Nine months after receiving an infusion of gene-edited stem cells, a patient in a closely followed clinical study is free from the blood transfusions necessary for those who live with severe beta-thalassemia, an inherited disease caused by defective red blood cells.
Another patient has not suffered a painful sickle cell crisis in the four months since receiving the same gene-editing therapy in a separate trial for the related blood condition.
The results, unveiled Tuesday by partners CRISPR Therapeutics and Vertex, offer an initial glimpse at the potential for CRISPR-based gene editing to change the course of hereditary disorders like sickle cell and beta-thalassemia.
"This is a very important landmark, not just for us as a company but for the field," said CRISPR CEO Samarth Kulkarni in an interview.
The two patients are the first to be treated in the companies' Phase 1/2 trials, which are the furthest along among drugmaker-led efforts to translate the breakthrough science into medicines and, possibly, genetic cures.
Only so much can be drawn from their experience, and side effects remain a concern in a field that's advanced rapidly from laboratory and animal testing into humans. Fuller data will also be needed to assess if patients improve over time, and remain transfusion- or crisis-free.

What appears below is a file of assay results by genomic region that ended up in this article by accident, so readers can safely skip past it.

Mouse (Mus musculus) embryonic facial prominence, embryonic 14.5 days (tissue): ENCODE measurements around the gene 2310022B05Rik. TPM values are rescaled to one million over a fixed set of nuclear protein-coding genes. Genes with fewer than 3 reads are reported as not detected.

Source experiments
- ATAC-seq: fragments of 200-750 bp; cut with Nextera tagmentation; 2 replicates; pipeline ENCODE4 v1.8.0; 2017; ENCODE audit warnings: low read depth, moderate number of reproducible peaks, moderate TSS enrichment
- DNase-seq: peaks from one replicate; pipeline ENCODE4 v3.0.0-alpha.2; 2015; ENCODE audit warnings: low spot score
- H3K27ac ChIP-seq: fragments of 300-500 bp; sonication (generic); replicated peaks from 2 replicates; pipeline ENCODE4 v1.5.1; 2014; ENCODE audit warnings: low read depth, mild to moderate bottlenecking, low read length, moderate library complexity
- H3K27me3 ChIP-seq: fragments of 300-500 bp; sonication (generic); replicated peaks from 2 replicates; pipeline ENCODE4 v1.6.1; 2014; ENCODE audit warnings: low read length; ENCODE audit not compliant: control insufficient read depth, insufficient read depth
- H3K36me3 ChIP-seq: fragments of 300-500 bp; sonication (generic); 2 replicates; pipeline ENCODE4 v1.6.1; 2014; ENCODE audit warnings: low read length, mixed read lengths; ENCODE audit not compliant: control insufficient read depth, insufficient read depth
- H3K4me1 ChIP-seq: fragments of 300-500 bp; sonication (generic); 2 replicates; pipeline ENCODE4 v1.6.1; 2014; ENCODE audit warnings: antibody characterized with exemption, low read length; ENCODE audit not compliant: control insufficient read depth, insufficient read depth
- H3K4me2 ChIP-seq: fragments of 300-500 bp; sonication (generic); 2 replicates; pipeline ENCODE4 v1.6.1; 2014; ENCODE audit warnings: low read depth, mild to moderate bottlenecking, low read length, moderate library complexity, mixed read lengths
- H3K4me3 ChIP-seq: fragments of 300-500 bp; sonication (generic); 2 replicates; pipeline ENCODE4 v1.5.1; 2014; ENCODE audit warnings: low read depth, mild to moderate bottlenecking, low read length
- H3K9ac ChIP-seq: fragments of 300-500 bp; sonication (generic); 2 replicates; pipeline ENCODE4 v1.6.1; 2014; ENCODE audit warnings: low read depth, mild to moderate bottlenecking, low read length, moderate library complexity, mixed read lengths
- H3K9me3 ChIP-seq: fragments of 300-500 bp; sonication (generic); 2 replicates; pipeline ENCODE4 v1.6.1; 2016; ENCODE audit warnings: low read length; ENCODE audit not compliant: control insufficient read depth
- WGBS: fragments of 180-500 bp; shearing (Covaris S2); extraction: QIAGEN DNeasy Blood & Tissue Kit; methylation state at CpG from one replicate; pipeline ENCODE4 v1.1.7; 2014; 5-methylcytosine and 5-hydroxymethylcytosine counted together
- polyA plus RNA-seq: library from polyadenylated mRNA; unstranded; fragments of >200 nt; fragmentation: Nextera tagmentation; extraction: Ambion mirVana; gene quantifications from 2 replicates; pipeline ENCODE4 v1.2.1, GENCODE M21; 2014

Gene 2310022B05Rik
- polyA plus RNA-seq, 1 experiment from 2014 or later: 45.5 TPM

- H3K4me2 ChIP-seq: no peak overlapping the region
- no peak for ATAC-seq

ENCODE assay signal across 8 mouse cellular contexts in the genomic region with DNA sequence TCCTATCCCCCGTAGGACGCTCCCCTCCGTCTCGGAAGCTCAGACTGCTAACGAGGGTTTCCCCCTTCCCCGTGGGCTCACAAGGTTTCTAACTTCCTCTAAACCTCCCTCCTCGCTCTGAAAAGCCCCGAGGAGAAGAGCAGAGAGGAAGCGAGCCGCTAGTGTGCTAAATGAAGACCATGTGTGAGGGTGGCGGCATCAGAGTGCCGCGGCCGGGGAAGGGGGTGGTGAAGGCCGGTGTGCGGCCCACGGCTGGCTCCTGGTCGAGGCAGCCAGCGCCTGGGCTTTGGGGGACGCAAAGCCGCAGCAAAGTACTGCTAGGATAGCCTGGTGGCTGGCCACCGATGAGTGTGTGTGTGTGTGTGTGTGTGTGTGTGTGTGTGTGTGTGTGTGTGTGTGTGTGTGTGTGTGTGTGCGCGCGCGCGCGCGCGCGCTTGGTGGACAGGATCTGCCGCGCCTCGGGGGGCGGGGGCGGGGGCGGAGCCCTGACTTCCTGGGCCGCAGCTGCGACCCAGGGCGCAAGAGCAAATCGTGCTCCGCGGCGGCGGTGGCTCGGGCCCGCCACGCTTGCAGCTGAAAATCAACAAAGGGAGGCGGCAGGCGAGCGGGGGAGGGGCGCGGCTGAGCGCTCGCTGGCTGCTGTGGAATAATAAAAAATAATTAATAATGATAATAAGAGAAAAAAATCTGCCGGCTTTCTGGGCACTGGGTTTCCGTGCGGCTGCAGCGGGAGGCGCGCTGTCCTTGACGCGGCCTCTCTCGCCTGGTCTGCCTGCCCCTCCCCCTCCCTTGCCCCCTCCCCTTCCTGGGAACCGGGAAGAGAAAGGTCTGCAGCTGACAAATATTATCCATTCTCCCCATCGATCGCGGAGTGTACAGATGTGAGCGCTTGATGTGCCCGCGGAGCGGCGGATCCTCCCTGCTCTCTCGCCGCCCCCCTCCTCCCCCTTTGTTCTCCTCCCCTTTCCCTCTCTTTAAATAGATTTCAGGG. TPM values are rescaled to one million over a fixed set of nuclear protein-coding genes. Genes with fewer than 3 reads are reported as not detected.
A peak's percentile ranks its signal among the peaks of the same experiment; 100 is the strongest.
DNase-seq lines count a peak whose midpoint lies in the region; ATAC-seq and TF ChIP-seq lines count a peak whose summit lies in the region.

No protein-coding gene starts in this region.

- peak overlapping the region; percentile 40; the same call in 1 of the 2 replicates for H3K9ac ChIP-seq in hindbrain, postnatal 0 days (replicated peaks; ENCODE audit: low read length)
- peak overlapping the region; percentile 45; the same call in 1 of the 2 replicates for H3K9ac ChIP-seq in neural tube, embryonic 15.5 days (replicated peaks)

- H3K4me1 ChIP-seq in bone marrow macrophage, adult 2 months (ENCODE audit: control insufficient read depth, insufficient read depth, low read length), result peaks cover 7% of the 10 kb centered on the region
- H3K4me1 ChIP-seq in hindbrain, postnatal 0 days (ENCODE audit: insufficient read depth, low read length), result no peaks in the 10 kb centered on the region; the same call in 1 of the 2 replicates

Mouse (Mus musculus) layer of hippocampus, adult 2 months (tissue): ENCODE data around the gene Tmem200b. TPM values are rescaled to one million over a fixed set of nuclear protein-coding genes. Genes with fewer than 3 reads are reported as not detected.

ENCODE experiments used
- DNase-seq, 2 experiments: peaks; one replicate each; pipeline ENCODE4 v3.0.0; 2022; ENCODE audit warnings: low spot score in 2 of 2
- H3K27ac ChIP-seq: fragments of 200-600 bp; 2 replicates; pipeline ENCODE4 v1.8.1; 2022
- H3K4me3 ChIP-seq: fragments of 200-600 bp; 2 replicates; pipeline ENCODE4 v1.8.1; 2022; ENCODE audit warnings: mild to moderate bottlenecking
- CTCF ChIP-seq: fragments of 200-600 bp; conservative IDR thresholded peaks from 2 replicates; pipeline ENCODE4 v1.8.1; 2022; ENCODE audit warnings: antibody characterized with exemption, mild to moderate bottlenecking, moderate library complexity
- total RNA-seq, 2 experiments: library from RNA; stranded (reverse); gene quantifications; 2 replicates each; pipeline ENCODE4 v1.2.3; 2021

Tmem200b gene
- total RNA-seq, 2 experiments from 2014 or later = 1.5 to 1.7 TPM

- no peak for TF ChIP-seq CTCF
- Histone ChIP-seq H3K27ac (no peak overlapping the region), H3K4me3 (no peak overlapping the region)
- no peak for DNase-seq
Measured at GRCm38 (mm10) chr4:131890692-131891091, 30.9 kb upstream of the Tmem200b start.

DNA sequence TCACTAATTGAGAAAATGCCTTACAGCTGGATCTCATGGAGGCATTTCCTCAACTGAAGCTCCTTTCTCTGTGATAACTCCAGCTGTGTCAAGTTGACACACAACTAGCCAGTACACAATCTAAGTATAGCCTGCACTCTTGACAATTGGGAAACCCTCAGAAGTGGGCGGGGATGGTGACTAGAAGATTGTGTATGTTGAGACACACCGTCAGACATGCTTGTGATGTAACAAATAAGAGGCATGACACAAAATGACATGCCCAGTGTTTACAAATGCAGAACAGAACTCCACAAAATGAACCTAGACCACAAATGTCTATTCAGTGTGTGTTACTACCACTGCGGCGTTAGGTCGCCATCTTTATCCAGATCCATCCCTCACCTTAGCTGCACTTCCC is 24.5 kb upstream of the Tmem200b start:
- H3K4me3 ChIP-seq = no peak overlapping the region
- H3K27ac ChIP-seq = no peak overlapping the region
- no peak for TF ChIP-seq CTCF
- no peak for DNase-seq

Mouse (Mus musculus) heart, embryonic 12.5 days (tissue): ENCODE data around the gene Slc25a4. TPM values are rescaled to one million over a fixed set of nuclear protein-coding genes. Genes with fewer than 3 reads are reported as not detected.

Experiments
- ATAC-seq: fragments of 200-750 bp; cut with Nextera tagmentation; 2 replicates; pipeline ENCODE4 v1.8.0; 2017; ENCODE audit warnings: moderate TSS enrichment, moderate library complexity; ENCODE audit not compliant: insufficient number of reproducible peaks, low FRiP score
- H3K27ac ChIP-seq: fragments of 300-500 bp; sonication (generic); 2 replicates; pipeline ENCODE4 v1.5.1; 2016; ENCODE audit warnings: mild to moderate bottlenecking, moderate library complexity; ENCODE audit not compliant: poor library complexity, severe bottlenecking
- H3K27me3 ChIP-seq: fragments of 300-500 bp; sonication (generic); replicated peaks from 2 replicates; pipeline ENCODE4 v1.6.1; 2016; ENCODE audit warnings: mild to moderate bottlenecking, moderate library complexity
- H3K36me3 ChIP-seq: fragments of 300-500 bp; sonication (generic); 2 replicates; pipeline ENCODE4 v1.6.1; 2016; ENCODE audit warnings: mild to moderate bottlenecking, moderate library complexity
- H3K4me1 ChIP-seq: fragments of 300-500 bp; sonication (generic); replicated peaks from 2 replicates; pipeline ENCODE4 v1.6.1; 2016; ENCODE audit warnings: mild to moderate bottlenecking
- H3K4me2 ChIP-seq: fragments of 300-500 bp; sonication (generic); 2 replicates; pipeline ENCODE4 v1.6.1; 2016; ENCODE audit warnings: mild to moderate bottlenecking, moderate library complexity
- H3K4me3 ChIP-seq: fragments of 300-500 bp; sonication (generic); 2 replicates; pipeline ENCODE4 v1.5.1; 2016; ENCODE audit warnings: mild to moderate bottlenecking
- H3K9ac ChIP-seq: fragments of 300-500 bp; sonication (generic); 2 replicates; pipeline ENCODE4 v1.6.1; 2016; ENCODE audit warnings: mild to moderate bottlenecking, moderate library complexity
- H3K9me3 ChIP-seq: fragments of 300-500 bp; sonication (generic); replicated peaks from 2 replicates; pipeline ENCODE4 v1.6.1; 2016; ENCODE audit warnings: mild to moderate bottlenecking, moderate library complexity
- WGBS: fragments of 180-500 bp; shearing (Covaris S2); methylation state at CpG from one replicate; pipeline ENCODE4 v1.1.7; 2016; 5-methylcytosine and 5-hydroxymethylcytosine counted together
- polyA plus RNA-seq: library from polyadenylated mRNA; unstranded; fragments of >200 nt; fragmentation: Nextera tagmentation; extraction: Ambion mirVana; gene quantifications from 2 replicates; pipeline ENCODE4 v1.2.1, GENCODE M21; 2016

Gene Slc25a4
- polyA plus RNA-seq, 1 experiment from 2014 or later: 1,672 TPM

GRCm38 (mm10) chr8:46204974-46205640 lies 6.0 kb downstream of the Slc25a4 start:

But Vertex and CRISPR Therapeutics report that their therapy, dubbed CTX001, appears to have accomplished what it was designed to do. Both patients achieved levels of hemoglobin — the oxygen-carrying protein rendered dysfunctional by sickle cell disease and beta-thalassemia — that approach what's considered normal, or at least mildly anemic.
Tuesday's disclosure was highly anticipated, both for its implications for gene-editing therapies and as the first clinical update from CRISPR Therapeutics, a Switzerland-headquartered biotech that went public in the U.S. three years ago.
Progress from CRISPR's pipeline also comes as Vertex, which inked a research deal with the smaller drugmaker in 2015, expands beyond the cystic fibrosis research for which it's known. Bets in newer technologies like CRISPR and cell therapy look to play a part in that plan.